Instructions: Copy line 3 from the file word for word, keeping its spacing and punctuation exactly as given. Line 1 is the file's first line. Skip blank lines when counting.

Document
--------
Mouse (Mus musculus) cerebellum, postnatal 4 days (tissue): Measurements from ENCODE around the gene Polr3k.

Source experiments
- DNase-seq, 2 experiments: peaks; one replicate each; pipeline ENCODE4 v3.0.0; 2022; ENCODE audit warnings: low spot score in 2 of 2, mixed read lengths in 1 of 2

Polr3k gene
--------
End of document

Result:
- DNase-seq, 2 experiments: peaks; one replicate each; pipeline ENCODE4 v3.0.0; 2022; ENCODE audit warnings: low spot score in 2 of 2, mixed read lengths in 1 of 2